White-eyed Gull (L. leucophthalmus) & Sooty Gull (L. hemprichii)
White-eyed Gull L. leucophthalmus 2CY, February 22 2002, Shark Bay - Sharm El Sheik, S Sinai, Egypt.
Compared to Sooty Gull, which is the only likely confusing species,
White-eyed Gull has a longer, thinner and slimmer bill, appearing all dark from
a distance and clearly lacking the two-toned billed of Sooty Gull. White-eyed
Gull is smaller in size and especially more elegantly build; lacking the high
breast and strong neck of Sooty Gull. White-eyed Gull, as the name suggests, has
two white crescents in all plumages and especially the upper crescent is very
obvious, while this is only a small crescent in Sooty Gull. The lower
crescent is often completely lacking in Sooty Gull.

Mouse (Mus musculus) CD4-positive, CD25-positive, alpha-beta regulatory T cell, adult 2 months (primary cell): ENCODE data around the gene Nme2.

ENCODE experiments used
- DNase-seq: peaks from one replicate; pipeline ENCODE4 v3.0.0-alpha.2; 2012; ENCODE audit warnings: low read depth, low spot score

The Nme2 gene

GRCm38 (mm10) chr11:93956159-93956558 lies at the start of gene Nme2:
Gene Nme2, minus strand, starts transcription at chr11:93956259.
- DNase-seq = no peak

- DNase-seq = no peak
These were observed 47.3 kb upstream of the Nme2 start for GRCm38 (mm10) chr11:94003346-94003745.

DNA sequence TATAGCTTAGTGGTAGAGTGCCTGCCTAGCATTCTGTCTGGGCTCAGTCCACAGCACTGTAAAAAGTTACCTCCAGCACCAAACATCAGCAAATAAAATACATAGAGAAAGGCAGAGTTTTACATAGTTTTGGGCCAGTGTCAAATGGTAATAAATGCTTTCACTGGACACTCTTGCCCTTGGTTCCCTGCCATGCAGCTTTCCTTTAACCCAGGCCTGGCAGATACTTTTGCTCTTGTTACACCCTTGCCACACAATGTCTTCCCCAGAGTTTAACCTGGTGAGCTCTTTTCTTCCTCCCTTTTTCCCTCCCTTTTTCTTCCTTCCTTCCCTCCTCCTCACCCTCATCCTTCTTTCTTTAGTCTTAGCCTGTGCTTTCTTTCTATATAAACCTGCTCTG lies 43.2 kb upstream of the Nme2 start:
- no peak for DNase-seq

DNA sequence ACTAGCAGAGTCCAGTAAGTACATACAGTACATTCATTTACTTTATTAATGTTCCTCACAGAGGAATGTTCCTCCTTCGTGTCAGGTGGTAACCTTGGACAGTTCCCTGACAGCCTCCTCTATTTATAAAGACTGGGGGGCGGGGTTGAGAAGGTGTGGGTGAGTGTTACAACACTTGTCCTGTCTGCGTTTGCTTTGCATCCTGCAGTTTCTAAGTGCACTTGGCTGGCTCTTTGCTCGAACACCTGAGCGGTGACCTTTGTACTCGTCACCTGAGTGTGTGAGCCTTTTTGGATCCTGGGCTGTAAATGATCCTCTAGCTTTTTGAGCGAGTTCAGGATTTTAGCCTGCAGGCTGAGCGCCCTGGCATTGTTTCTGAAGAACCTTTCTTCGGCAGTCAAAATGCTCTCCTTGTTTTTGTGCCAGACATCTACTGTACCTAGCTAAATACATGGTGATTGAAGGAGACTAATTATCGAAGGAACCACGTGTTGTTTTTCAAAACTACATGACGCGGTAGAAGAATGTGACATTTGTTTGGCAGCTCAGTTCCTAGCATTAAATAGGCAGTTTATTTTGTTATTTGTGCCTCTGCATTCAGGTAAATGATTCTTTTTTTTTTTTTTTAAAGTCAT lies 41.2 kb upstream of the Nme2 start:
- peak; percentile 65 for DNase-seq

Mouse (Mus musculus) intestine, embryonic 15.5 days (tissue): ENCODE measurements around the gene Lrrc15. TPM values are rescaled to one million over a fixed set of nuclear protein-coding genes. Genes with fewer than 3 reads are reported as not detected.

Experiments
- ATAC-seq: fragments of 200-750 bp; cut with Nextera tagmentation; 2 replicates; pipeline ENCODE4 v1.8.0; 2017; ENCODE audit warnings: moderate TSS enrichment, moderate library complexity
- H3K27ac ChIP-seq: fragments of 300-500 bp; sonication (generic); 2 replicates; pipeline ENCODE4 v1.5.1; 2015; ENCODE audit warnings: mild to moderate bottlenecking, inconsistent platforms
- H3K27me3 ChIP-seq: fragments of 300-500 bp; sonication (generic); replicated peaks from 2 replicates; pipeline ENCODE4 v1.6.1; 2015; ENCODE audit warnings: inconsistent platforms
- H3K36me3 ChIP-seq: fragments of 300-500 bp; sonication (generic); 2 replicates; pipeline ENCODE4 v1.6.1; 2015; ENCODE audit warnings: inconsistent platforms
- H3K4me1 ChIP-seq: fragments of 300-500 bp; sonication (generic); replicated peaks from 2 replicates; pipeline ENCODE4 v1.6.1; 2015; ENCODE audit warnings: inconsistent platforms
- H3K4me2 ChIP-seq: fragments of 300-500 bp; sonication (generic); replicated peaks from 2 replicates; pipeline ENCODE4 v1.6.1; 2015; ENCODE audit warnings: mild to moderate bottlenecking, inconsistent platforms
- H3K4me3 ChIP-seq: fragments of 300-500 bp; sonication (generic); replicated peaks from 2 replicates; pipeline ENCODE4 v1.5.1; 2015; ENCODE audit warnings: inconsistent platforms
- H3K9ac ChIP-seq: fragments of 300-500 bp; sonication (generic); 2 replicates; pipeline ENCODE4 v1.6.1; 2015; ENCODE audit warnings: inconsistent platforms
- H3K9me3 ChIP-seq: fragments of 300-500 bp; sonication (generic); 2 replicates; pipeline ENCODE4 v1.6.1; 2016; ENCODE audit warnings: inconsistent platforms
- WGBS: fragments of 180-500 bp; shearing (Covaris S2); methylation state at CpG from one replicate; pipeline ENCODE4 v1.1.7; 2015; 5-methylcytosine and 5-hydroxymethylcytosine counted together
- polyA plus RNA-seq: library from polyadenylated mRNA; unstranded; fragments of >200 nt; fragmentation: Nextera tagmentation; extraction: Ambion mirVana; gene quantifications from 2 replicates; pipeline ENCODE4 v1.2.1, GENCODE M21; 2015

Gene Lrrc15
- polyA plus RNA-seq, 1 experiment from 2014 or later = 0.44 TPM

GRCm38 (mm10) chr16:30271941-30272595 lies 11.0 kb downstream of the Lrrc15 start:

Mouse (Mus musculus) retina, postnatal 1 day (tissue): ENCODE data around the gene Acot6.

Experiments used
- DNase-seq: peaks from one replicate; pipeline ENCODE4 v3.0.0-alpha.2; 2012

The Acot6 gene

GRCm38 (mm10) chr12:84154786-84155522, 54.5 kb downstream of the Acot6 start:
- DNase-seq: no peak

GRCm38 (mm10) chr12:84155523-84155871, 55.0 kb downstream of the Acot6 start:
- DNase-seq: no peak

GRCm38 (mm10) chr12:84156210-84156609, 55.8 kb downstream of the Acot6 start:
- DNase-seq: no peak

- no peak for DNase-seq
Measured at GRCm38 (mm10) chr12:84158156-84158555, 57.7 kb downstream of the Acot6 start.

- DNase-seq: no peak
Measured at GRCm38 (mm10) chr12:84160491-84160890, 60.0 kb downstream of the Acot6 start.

The pointed juvenile primaries are bleached brown-black and by February the tips are worn, leaving a protruding shaft of p10, as can be seen in the picture. All juvenile rectrices are pale brown. The juvenile tertials have the same brown colour as the tail-feathers; they are brown centred with the pale fringe worn away. A variable amount of wing-coverts are moulted in first winter plumage, depending on the fledging date. In the greater coverts, the visible outer feathers has been replaced. In the left wing greater covert #5 has been replaced as well. In the central median coverts #12-13 have been moulted to second generation. The scapulars and mantle feathers were moulted already in last autumn. The first moulted feathers already appear bleached and the fringes worn. As can be seen in the picture, the lowest row of lower scapulars have been moulted last, still grey without a brown hue. Head and body feathers appear very abraded and partial spring moult will probably soon start. The legs are pale pinkish and the bill is all dark.